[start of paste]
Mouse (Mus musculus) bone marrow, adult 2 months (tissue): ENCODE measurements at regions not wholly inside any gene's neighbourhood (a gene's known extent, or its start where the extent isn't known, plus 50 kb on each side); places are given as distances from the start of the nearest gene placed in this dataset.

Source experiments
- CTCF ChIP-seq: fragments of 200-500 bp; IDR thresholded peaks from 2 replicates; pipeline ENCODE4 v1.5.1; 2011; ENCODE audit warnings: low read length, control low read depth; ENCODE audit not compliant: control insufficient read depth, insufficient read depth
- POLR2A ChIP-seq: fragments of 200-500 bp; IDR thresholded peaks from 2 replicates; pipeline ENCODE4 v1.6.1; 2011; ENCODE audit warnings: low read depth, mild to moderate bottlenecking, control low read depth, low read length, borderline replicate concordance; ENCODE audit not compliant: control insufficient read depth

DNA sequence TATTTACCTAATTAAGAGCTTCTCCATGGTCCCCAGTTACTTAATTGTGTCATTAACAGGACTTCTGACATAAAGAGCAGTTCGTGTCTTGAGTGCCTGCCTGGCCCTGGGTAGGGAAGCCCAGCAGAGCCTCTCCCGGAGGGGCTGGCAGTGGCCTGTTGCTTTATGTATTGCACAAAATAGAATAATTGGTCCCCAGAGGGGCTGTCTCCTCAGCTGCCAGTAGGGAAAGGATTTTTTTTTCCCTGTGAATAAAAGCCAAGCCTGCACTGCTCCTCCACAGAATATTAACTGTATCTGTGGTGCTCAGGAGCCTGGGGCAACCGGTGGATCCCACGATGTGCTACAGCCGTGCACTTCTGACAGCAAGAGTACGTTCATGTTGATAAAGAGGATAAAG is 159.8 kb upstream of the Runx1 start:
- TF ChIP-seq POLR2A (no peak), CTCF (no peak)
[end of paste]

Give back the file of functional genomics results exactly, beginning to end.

Mouse (Mus musculus) bone marrow, adult 2 months (tissue): ENCODE measurements at regions not wholly inside any gene's neighbourhood (a gene's known extent, or its start where the extent isn't known, plus 50 kb on each side); places are given as distances from the start of the nearest gene placed in this dataset.

Source experiments
- CTCF ChIP-seq: fragments of 200-500 bp; IDR thresholded peaks from 2 replicates; pipeline ENCODE4 v1.5.1; 2011; ENCODE audit warnings: low read length, control low read depth; ENCODE audit not compliant: control insufficient read depth, insufficient read depth
- POLR2A ChIP-seq: fragments of 200-500 bp; IDR thresholded peaks from 2 replicates; pipeline ENCODE4 v1.6.1; 2011; ENCODE audit warnings: low read depth, mild to moderate bottlenecking, control low read depth, low read length, borderline replicate concordance; ENCODE audit not compliant: control insufficient read depth

DNA sequence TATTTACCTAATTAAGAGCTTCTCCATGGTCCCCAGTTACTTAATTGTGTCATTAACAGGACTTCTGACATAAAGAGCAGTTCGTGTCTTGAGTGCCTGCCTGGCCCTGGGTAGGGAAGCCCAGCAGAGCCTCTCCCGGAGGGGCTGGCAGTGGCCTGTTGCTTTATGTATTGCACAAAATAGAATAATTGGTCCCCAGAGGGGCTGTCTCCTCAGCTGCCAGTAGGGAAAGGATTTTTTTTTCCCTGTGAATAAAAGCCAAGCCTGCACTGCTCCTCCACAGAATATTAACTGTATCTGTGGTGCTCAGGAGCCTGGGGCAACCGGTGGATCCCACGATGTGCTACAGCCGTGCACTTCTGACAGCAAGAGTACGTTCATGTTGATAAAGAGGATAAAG is 159.8 kb upstream of the Runx1 start:
- TF ChIP-seq POLR2A (no peak), CTCF (no peak)